motivation, nightmares, violent play, and suicidal ideation. They also have a greater chance of being involved in substance abuse and truancy.

Although divorce might be the answer to bring healing to hurting hearts and troubled children, the whole truth is that both divorce and abuse are painful for children. Drs. Judith Wallerstein and Joan B. Kelly, psychologists, conducted a ten-year study of children of divorced parents and found that "if children are deprived of one of their parents, or if the parents quarrel and compete with each other, children are more likely to have lower self-esteem and psychological damage. . . Every study on the impact of divorce depends to a large degree on how parents behave and on parentsí attitude toward each other. In spite of this, it is difficult for many men and women to separate "husband and wife" issues from "mother-father" issues. They do not realize that although divorce ends their marriage, it does not end their parental relationship."

Children do take divorce very hard for they are extremely attached to both parents and most children want their parents to stay together. "When parents separate, it knocks the props right out from under their children." (Kelly, 1997). Children and adults go through the classic mourning process after divorce as if someone close to them had died. "First there is disbelief, then anxiety, anger, sadness and depression, and eventually, if given reassurance, acceptance of the divorce and healing." (Ibid).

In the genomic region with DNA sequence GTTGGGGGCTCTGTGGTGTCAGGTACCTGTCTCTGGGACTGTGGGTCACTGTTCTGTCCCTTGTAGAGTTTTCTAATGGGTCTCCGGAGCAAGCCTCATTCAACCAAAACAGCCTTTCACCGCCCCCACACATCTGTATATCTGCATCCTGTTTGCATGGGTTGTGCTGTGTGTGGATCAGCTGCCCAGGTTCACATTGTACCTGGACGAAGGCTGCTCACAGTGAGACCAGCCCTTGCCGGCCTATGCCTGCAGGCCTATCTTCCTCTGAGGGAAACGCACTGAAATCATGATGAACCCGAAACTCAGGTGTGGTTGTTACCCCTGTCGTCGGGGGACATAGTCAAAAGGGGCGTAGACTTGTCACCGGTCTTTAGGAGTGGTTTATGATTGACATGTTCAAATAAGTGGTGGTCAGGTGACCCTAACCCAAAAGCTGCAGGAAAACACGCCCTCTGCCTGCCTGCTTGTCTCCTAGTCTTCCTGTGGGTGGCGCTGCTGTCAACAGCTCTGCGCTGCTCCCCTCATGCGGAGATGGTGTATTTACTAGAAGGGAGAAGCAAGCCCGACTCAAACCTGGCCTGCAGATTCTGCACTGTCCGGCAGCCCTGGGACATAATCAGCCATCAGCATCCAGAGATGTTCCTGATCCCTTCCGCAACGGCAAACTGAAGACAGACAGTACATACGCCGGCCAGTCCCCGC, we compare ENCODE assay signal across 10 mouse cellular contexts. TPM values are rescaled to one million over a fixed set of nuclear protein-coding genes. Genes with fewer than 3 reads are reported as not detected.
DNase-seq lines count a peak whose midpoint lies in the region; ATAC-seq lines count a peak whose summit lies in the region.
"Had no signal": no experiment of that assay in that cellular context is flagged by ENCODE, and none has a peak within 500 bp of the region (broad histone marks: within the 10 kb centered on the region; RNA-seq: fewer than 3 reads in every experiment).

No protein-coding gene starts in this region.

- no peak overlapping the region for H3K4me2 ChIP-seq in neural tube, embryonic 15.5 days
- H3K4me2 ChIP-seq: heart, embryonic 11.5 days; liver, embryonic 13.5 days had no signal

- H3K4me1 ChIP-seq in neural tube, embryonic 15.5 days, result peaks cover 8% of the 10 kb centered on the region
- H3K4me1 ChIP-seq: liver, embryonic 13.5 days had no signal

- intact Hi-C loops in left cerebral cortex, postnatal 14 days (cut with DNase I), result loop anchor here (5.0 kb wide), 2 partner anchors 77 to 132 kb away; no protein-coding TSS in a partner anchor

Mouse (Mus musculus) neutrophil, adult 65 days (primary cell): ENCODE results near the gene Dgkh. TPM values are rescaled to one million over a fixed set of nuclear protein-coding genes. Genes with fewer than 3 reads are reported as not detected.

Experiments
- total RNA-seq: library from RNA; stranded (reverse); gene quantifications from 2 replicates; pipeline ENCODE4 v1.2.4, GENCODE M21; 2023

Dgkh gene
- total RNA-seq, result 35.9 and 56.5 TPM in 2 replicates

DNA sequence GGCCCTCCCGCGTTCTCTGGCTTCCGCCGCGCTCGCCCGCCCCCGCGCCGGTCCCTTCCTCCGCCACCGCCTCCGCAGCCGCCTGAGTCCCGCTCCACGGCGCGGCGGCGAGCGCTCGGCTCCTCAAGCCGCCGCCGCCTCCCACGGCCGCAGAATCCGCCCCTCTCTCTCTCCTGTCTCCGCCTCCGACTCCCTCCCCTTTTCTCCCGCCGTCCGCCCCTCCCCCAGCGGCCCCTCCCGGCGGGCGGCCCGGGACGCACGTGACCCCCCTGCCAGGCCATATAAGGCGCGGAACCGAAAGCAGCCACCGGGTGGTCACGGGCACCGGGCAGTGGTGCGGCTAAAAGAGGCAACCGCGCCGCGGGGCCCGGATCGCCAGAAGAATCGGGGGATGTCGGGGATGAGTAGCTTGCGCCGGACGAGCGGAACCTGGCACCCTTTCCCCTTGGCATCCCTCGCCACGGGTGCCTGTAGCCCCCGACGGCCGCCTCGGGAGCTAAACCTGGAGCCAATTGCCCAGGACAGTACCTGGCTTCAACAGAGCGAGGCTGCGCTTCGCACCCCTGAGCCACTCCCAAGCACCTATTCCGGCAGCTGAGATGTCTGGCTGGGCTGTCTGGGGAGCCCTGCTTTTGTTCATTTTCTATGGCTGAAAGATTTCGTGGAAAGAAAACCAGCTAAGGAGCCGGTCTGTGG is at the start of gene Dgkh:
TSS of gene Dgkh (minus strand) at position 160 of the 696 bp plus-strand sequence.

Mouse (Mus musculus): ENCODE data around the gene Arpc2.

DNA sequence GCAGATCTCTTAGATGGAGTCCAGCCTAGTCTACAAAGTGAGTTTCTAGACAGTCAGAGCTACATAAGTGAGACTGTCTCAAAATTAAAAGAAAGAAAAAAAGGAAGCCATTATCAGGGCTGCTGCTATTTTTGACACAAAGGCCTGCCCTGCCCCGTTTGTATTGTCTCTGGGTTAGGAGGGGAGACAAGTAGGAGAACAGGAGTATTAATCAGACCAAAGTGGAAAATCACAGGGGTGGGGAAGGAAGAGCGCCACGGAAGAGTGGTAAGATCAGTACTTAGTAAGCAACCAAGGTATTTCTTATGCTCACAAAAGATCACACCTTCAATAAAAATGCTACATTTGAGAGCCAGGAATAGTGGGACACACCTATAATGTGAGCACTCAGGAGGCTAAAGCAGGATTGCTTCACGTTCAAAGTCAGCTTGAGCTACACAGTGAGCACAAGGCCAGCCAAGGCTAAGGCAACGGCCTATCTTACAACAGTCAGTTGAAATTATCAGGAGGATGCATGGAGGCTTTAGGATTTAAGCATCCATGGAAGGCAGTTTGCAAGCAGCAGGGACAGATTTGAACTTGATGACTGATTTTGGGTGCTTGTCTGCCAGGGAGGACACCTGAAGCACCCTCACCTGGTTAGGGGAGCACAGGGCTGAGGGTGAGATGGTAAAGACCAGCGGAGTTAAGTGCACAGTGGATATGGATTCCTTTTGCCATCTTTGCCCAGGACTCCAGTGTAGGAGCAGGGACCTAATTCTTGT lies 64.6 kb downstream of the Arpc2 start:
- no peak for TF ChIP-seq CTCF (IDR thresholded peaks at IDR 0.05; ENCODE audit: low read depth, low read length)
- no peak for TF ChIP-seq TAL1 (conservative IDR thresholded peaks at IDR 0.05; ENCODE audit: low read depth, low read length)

It is important for parents to realize that they are not divorcing their children, just each other. Although they are no longer married they will always be parent partners. Their children have the right to always have both parents love them.

The following is the Children Bill of Rights of Divorced Parents:

  1. The right to be treated as important human being, with unique feeling, ideas and desires, and not as a source of argument between parents.
  2. The right to continuing relationship with both parents and the freedom to receive love from and express love for both.
  3. The right to express love and affections for each parent without having to stifle that love because of fear of disapproval by the other parent.
  4. The right to know that their parentsí decision to divorce is not their responsibility and that they will continue to be loved by both parents.
  5. The right to continuing care and guidance from both parents.
  6. The right to honest answers to questions about the changing family relationships.
  7. The right to know and appreciate what is good in each parent without one parent degrading the other.
  8. The right to have a relaxed, secure relationship with both parents without being placed in a position to manipulate one parent against the other.
  9. The right to have both parents not undermine the others parentís time with the children by suggesting tempting alternatives or by threatening to withhold parental contact as a punishment for the childrenís wrongdoing.
  10. The right to experience regular and consistent contact with both parents and to be protected from parental disputes or disagreement. (Divorce Online, 1997)

Barrington H. Brennen is a marriage and family therapist and board certified clinical psychotherapist, USA. Send your questions or comments to barringtonbrennen@gmail.com  or write to P.O. Box CB-13019, Nassau, The Bahamas, or visit www.soencouragement.org   or call 242-327-1980 or 242-477-4002



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April 26, 2000, TAGnet/NetAserve / Network Solutions